“To me, art is an expression of the rapture of being… hopefully unveiling a fragment of the radiance within all form. I believe that art can awaken the soul to the timeless presence of beauty and truth.”
Born in Des Moines, Iowa, Mark Missman spent many hours throughout his youth in museums studying the painting techniques of the masters. From the third grade when he was taught to draw in perspective, his first taste of Realism, Mark’s artistic passion was awakened and his destiny became apparent.
His formal art education began at Northwest Missouri State in Marysville, Missouri. At age twenty-one Mark made a commitment to live the spiritual life of a monk and for the next eighteen years his artistic endeavors were nurtured by his spiritual order, as he was given abundant opportunities for advanced study and worldwide travel while devoting many hours a day to painting.
After studying at a private academy in Florence, Italy, Mark returned to the U.S. and was offered a full scholarship to the New York Academy of Art, but after meeting master sculptor Angelo Frudakis, he opted to attend the Frudakis Academy of Classic Realism in Philadelphia instead. His studies continued at the Barnstone Studios in Pennsylvania, before becoming the Art Director at the Palace of Gold in Wheeling, West Virginia. Mark was heavily involved in creating the ambiance of the opulent Palace of Gold including large murals for West Virginia’s largest tourist attraction, the subject of numerous articles in publications such as the Washington Post and Time Magazine. Upon seeing Mark’s two twenty-foot murals that had been commissioned for the Wheeling Civic Center, then Governor Jay Rockefeller remarked that they were, “extraordinary and beautiful… works of art rarely seen in this country today.” After his world traveling, Mark felt drawn to Southern California, where he broadened his art education still further by attending the Athenaeum School of Art in La Jolla and the Watts Atelier in San Diego.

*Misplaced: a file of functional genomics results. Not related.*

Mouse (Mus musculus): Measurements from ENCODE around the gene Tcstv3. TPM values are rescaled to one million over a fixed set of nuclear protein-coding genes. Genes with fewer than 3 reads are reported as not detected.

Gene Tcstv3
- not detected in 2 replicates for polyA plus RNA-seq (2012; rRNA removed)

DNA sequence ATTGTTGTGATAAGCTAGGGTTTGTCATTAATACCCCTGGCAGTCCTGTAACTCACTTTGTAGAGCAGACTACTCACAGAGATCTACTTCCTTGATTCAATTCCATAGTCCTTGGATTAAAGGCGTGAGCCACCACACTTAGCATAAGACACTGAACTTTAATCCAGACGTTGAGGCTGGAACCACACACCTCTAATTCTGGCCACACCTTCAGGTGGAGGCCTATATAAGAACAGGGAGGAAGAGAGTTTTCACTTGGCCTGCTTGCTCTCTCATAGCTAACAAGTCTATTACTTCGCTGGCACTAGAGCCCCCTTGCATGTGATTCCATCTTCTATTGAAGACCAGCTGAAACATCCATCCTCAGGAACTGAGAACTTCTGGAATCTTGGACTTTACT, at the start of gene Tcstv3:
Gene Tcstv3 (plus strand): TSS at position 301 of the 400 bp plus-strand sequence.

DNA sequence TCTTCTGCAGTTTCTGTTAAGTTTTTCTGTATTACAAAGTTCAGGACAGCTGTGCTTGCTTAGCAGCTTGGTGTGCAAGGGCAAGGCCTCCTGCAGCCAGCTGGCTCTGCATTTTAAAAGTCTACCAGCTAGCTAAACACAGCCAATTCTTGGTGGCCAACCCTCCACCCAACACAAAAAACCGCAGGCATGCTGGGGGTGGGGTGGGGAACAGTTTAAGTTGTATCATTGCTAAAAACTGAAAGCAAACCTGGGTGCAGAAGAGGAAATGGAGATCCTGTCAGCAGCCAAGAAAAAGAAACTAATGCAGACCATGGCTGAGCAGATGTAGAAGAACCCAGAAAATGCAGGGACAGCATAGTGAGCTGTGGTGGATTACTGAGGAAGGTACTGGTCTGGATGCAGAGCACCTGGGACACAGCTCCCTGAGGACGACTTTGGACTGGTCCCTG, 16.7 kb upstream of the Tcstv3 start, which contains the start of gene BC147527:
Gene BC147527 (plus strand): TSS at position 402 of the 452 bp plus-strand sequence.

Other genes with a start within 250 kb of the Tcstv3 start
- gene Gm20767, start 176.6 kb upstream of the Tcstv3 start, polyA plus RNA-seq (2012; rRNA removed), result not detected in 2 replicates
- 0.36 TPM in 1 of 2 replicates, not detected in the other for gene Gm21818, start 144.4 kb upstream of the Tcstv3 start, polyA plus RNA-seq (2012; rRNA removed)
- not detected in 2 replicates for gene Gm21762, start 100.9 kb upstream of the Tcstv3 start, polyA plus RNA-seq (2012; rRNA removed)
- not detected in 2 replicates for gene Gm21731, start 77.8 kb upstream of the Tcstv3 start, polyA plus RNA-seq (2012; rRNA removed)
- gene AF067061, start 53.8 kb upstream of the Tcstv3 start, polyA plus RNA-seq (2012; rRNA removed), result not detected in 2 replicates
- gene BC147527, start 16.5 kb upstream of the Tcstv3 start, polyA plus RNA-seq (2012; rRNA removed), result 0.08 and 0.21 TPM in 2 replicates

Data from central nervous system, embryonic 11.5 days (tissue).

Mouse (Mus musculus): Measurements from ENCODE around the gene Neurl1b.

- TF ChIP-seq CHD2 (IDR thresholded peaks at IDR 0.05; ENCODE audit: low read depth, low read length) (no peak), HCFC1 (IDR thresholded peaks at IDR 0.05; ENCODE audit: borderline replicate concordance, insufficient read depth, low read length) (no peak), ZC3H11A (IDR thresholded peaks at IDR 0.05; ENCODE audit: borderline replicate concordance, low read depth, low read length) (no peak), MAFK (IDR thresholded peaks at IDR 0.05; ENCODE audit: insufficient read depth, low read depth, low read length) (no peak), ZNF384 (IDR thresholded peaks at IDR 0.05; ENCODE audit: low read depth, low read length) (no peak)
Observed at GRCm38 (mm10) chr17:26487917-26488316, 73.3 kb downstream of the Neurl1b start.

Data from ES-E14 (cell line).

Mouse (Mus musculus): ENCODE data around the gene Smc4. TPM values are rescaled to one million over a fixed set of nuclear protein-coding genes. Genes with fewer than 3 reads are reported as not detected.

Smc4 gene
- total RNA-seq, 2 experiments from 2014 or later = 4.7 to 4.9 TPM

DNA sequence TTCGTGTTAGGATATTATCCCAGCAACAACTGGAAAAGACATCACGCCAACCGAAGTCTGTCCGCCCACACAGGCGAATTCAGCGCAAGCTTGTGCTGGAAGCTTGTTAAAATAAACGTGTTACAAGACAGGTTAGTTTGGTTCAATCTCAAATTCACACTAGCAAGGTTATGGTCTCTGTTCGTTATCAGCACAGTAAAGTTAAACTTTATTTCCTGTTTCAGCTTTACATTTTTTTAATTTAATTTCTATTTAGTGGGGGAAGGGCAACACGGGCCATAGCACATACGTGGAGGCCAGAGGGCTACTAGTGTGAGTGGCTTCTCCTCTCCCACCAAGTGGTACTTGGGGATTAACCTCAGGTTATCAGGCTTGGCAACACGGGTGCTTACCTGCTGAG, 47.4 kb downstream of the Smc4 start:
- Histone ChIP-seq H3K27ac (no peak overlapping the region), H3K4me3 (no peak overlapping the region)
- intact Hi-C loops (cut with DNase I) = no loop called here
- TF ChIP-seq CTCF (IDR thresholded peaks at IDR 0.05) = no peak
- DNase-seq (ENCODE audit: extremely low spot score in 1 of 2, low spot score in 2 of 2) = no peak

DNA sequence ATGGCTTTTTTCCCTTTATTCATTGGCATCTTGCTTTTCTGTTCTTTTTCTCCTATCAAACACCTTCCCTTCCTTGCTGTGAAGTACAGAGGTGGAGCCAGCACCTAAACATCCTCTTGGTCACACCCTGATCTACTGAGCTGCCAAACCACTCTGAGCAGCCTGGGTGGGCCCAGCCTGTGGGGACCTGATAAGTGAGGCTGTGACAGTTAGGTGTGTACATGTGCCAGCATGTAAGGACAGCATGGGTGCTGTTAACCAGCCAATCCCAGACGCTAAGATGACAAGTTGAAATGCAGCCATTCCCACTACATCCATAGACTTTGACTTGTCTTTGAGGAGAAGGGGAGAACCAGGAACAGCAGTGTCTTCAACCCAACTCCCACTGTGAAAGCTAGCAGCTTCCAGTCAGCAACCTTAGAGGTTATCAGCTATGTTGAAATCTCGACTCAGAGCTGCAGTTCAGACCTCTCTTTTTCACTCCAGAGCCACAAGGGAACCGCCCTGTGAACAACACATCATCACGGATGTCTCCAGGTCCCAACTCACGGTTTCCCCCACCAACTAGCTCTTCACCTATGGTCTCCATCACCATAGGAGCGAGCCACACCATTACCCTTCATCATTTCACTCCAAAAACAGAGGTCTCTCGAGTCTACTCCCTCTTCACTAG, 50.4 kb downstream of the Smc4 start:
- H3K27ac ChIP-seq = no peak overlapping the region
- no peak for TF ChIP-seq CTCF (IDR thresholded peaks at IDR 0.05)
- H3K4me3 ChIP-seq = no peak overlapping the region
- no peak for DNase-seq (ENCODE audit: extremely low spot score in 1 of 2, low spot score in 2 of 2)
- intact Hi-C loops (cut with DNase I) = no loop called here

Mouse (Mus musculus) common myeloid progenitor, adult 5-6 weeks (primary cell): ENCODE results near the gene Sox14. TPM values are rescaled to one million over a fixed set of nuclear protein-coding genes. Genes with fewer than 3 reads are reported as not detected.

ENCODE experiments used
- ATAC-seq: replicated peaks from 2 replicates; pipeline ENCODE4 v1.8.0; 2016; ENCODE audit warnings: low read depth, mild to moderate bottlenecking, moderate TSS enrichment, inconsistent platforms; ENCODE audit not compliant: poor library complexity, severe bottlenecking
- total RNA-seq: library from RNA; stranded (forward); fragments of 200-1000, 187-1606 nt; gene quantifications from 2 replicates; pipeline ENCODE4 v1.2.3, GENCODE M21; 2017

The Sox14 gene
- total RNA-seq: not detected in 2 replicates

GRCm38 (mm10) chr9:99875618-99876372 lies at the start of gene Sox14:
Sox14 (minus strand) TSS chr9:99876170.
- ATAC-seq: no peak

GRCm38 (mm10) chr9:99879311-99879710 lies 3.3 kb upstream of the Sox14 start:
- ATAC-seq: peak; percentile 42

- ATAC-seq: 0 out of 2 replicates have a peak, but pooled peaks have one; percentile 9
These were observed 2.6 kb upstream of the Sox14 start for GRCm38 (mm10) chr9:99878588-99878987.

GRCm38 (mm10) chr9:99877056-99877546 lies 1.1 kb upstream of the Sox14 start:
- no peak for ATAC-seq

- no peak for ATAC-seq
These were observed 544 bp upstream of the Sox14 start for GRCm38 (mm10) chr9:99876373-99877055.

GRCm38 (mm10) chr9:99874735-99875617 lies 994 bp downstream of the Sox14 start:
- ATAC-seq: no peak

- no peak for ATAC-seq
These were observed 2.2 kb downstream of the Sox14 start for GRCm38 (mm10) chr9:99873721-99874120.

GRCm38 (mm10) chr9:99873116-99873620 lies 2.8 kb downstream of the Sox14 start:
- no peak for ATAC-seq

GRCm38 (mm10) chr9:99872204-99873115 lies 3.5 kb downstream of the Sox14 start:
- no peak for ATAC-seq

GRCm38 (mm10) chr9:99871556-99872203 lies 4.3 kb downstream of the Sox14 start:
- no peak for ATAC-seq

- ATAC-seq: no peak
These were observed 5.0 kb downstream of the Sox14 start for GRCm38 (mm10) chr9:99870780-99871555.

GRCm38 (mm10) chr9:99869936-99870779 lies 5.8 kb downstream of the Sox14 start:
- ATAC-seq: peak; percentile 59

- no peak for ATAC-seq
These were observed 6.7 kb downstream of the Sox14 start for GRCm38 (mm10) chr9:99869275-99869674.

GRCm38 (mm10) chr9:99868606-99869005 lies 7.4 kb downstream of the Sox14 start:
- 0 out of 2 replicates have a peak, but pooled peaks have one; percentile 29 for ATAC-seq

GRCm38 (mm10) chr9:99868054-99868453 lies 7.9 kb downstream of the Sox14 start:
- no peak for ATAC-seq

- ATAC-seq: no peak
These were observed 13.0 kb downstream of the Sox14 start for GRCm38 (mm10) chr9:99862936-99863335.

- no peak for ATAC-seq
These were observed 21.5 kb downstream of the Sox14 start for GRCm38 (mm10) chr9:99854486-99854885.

Recently Mark felt impelled to reconnect with one of his former publishers, Mike Singleton at Sagebrush Fine Art, with whom he had developed a friendship and trusted working relationship in the past. He called and left a message on Mike’s answering machine asking if the publisher had any projects suitable for his painting skills. Mike had been meeting with concept artist Jason Bullard the morning of the day that Mark called. They had been looking for an artist for months to begin work on a new series of paintings depicting stories from the early life of Jesus. That morning Mike told Jason that the only artist he could think of that would be suitable for the endeavor was Mark Missman, but that he thought Mark was exclusively working with an agent and his galleries. Upon returning to his office, Mike found Mark’s message on his answering machine. So began “The Lost Years” project, a collaborative effort based on the concepts and creative direction of Jason Bullard.